Home CitroŽnŽt home

Site search powered by FreeFind
Do NOT include 'Citroen' in your search terms

CitroŽn SM-powered Ligier JS2

Guy Ligier began his racing career riding a motorbike and won the title of Champion of France in 1959 and 1960. In 1966, Guy Ligier was the sole French driver in Formula 1 and competed against the best drivers of the era.

Following the death of his lifelong friend Jo Schlesser who was killed in a Honda RA302 in the 1968 French Grand Prix, Ligier withdrew from motorsport racing and a sports car project he was developing was put on hold. However, in 1969, Michel Tetu, an ex-Renault engineer joined the Ligier team and persuaded Ligier to revive the project.

Guy Ligier named this new car JS1 - 'JS' stood for his friend Jo Schlesser. He displayed the JS1 at the 1969 Paris Motorshow. The body was of Italian design. The French chassis used a steel backbone and was suspended front and rear by double wishbones. The JS1 was powered by a Cosworth FVA Formula 2 engine, which was mid mounted.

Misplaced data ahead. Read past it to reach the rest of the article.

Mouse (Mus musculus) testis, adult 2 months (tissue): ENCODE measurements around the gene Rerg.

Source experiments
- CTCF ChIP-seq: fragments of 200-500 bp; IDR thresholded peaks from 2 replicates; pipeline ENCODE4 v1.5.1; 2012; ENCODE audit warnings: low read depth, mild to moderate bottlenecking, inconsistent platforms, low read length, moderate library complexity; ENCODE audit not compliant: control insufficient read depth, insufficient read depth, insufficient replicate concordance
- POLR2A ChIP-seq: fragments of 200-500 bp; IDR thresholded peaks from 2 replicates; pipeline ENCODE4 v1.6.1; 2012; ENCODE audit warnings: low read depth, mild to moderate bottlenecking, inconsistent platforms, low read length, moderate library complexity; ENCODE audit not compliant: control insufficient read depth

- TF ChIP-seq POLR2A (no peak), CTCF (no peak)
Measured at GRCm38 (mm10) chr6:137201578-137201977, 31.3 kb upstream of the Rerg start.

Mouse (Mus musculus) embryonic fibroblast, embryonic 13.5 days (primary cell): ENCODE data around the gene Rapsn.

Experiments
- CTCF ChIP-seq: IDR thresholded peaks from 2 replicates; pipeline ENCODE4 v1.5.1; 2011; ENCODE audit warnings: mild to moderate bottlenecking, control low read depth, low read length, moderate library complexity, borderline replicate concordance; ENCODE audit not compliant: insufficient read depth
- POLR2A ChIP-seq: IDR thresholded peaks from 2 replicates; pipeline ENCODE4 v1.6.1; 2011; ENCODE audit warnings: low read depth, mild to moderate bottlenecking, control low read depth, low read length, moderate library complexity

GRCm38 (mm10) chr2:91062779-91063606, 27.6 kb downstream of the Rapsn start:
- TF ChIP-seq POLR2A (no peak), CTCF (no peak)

A JS1 driven by Guy Ligier and Jean-Claude Andruet was entered in the 24 Hours Le Mans.

During the 1970 Formula One season, the 220bhp FVA engine was replaced by the 240 bhp FVC engine.

For the 1970 Tour de France the JS1 was fitted with a Ford V6 and the gearbox from the SM. The cars were lengthened to accommodate the larger engines. The team used two JS1 cars, one with a 2.4 litre Weslake manufactured engine while the other used the 2.6 litre from the Ford Capri. Neither car was successful in the competition and this brought an end to the project.

A Maserati powered JS2 was launched for road use in 1970 and was built in relatively small numbers until production ceased in 1974 following the oil crisis.

In 1974, the Ligier JS2 won the Tour de France Automobile.

The final SMs were produced in the Ligier factory in Vichy.

Ligier now manufactures 'sans permis' microcars.

© Julian Marsh/CitroŽnŽt 2010